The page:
Morpugo argues against the education system removing the "story" from History, instead "...judg[ing] success solely on whether children can pass exams, with little time to ensure they leave school with a passion for learning that will remain with them for life."
Technological and political advancements mean that today's generation of students are, by and large, less directly impacted by war than their predecessors. To put it in plain terms: If the Cold War seemed unreal to Generation X, what must World War II seem like to today's high school students?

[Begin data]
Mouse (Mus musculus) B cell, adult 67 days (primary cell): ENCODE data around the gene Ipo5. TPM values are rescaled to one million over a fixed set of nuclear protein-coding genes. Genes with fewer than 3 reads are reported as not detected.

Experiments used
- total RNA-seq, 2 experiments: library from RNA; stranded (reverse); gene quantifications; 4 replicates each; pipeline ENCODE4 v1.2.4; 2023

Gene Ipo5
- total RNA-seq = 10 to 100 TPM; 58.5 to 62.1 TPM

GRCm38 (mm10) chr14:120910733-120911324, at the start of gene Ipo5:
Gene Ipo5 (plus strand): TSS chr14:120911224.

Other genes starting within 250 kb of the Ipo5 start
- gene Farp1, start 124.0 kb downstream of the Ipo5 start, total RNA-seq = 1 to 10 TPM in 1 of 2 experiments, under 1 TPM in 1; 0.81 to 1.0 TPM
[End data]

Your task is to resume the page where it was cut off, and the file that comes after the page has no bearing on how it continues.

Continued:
When the realities of war become nothing more than facts on a page to be memorized, tested on, and all too quickly forgotten...what is the point of teaching about the war in the first place?
And if human experience can be so easily boiled down into a trivial pursuit, what lesson does that teach our students about the weight of their own lives and actions on the world scale?
History matters because people matter. When we forget the importance of history we forget one of history's greatest lessons: That lives are meant to be lived, not lost and valued as gifts to the world, not by the blood they shed on battlefields or in death camps.
Read Morpugo's article in the UK Daily Mail.
Then, join the MCHGRC as we discuss War Horse: How One Book, One Play, One Movie can teach peace.